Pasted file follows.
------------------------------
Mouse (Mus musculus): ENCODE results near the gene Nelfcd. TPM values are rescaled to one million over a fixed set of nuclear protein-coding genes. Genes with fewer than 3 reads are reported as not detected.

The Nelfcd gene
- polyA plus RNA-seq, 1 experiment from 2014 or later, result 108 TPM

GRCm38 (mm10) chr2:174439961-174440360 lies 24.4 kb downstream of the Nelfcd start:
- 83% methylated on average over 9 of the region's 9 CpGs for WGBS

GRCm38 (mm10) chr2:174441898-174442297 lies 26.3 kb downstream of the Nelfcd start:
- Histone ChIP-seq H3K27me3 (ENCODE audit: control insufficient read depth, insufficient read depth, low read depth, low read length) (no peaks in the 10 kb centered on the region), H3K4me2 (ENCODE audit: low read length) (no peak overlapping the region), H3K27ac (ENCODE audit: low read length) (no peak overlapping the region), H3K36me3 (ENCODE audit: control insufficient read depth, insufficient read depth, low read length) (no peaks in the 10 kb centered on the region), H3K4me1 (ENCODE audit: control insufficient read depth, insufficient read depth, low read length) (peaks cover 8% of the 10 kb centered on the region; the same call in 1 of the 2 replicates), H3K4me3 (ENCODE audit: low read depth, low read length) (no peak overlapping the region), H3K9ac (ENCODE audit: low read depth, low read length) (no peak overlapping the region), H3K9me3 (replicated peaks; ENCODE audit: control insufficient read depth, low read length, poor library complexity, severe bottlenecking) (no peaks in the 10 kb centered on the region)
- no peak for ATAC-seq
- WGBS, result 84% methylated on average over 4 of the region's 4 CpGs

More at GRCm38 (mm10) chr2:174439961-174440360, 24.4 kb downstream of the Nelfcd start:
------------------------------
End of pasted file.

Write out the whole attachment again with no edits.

Mouse (Mus musculus): ENCODE results near the gene Nelfcd. TPM values are rescaled to one million over a fixed set of nuclear protein-coding genes. Genes with fewer than 3 reads are reported as not detected.

The Nelfcd gene
- polyA plus RNA-seq, 1 experiment from 2014 or later, result 108 TPM

GRCm38 (mm10) chr2:174439961-174440360 lies 24.4 kb downstream of the Nelfcd start:
- 83% methylated on average over 9 of the region's 9 CpGs for WGBS

GRCm38 (mm10) chr2:174441898-174442297 lies 26.3 kb downstream of the Nelfcd start:
- Histone ChIP-seq H3K27me3 (ENCODE audit: control insufficient read depth, insufficient read depth, low read depth, low read length) (no peaks in the 10 kb centered on the region), H3K4me2 (ENCODE audit: low read length) (no peak overlapping the region), H3K27ac (ENCODE audit: low read length) (no peak overlapping the region), H3K36me3 (ENCODE audit: control insufficient read depth, insufficient read depth, low read length) (no peaks in the 10 kb centered on the region), H3K4me1 (ENCODE audit: control insufficient read depth, insufficient read depth, low read length) (peaks cover 8% of the 10 kb centered on the region; the same call in 1 of the 2 replicates), H3K4me3 (ENCODE audit: low read depth, low read length) (no peak overlapping the region), H3K9ac (ENCODE audit: low read depth, low read length) (no peak overlapping the region), H3K9me3 (replicated peaks; ENCODE audit: control insufficient read depth, low read length, poor library complexity, severe bottlenecking) (no peaks in the 10 kb centered on the region)
- no peak for ATAC-seq
- WGBS, result 84% methylated on average over 4 of the region's 4 CpGs

More at GRCm38 (mm10) chr2:174439961-174440360, 24.4 kb downstream of the Nelfcd start: